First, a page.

The Sociology of Consumption
A review of The Sociology of Consumption by Patricia Hogwood
The Sociology of Consumption: A Global Approach, authored by Joel Stillerman, offers a long-overdue account of the processes and cultural relevance of consumption in the twenty-first century. Patricia Hogwood finds much to admire in this solid introduction to the diverse theoretical literatures on consumption and its exploration of the new opportunities and challenges arising for governments and citizens alike due to rapid changes in contemporary practices of consumption.
The author: Joel Stillerman explains on page 43, that shopping malls orginated in the U.S. after WW2. Victor Gruen, the designer of some of the first shopping malls in New Jersey and New York, viewed them as the new “Civic centres, that would serve the same functions as the streets and parks of urban down town." While malls attract large crowds they are not genuine public places. First, malls are privately owned, which means that managers can restrict political speech much more than city authorities can in parks, furthermore the malls ‘ private ownership allows them to “screen” customers behaviour, excluding individuals and groups whom the mall authorities believe deter the more affluent shoppers they seek to attract, moreover sociologists have developed distinct interpretations of malls’ as consumption sites and quasi-public settings. Some authors emphasize the malls’ appealing designs, arguing that, much like the Paris arcades Walter Benjamen described, these settings encourage consumers to adopt a dreamlike attitude that allows them to imagine themselves as owners of goods at the mall. In this regard the mall authorities use recognisable and appealing symbols or signs, such as palm trees, carousels, or brand-name logos, allowing them to seduce consumers into making purchases. Others focus on mall managers surveillance of customers via security guards and cameras. Building on the discussions of malls as pseudo-public spaces noted above, these authors argue that mall managers exrecise control over customers' behaviour, and that consumers often internalise these controls. Controls can be direct, such as the use of security personnel; or indirect, through the design of hallways and stores that encourage visitors to walk by as many stoes or products as possible, and the use of lighting and ambient music (much like department stores) to create a calm environment for consumers. This argument suggests that mall managers seek to minimize any spontaneous behaviour that might frighten or annoy shoppers, and to guide shoppers' behaviour in a manner that encourages them to spend their money.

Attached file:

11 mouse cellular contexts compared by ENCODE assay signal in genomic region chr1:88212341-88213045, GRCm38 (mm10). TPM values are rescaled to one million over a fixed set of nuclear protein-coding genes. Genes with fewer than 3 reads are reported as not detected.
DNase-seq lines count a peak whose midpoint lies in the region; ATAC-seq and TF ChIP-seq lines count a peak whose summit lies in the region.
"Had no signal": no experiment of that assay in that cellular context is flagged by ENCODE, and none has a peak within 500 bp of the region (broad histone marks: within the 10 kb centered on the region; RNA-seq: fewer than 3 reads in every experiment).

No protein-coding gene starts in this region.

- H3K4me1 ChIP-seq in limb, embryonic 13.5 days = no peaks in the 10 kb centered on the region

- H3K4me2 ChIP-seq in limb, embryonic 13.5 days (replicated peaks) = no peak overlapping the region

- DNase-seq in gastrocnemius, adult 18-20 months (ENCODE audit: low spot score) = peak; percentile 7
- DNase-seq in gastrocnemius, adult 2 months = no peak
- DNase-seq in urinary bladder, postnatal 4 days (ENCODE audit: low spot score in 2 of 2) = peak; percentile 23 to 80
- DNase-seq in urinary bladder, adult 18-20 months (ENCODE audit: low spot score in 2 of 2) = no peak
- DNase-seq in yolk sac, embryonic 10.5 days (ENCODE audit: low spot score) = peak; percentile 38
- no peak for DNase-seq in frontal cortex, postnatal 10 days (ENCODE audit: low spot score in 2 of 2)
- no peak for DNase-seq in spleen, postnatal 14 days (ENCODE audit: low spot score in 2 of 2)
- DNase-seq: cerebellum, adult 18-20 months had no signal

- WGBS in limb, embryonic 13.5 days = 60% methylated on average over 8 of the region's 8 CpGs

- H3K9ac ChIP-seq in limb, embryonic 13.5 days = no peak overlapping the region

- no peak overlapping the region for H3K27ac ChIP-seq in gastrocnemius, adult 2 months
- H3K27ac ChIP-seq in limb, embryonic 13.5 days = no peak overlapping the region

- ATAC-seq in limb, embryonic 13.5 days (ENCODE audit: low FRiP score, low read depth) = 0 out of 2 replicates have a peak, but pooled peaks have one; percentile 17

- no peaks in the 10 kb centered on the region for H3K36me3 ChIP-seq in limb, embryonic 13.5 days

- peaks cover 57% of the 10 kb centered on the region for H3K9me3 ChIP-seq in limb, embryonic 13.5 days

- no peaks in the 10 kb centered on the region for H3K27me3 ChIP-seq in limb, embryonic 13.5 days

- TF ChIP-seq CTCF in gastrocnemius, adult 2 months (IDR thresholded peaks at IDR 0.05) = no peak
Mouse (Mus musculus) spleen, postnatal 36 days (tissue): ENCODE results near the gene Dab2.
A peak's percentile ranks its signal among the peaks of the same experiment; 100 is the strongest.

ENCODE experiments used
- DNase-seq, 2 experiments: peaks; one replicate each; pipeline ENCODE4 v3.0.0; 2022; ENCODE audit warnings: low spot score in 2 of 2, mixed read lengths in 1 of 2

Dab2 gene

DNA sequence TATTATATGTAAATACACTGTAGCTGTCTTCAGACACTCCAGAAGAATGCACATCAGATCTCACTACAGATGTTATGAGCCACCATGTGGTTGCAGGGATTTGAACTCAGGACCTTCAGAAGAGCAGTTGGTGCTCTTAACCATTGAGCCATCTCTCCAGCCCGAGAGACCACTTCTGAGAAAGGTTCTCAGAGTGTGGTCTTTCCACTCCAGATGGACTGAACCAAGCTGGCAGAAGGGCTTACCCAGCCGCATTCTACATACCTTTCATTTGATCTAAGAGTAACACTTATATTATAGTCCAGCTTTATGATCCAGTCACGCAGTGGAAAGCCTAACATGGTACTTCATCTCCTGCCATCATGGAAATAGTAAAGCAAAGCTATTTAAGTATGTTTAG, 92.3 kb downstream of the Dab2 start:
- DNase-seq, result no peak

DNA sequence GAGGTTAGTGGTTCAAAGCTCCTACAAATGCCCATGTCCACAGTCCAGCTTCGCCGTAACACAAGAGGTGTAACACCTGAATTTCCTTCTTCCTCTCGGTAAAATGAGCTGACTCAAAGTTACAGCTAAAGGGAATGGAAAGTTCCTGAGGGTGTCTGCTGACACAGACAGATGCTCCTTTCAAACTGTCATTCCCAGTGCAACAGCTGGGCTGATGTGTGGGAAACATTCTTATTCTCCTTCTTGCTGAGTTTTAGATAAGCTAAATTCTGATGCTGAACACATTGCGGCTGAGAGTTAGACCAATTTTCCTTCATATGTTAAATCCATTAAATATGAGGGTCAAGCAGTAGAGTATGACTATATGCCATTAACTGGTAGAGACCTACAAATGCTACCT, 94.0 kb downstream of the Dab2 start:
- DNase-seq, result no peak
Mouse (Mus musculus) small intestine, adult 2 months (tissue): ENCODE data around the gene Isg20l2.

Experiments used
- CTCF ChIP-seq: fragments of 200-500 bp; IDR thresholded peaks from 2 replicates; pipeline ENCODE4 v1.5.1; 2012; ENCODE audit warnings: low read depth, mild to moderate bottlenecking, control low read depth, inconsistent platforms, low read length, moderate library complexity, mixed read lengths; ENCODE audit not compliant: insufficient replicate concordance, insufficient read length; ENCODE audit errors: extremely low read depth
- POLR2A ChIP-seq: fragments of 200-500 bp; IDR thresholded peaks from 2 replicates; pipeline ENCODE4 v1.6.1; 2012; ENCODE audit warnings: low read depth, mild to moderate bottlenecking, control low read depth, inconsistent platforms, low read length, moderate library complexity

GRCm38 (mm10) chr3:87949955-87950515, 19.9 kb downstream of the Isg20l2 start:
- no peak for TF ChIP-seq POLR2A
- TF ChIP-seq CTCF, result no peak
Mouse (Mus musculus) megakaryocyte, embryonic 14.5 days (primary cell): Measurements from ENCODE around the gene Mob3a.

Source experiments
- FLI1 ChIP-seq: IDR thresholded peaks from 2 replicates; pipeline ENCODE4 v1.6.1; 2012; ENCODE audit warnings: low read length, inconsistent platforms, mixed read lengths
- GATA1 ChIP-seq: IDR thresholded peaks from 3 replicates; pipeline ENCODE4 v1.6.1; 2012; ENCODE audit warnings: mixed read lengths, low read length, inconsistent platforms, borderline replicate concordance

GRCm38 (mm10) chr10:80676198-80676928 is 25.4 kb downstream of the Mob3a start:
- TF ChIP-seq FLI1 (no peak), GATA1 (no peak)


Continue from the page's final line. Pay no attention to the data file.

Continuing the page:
Another perspective examines shoppers attitudes and behaviours.These authors have a somewhat more positive view of the ways that mall visitors use these settings for their own purposes. Scholars note that two groups - teens and the elderly - use malls primarily as social settings rather than to spend money. While mall managers are not happy that large groups of people use these settings without spending money, they fear that directly confronting these groups might deter other shoppers. Further, others , following the work of Michel de Certeau (1984), note tha visitors may chart out their own pathways in malls, which do not necessarily relect the owners goals. For example, Stillerman and Salcedo (2012) found that some mall visitors in Santiago, Chile, brought picnic lunches to the food court , teens rode skateboards in the mall, and other individuals who were not store employees sold small items to visitors. All these activities are officially prohibited, but authorities turn a blind eye to them. These authors argue that visitors cxonvert malls to meaningful spaces, or places, through their everyday actions of appropriation (they use the mall much as they would use a park or subway car).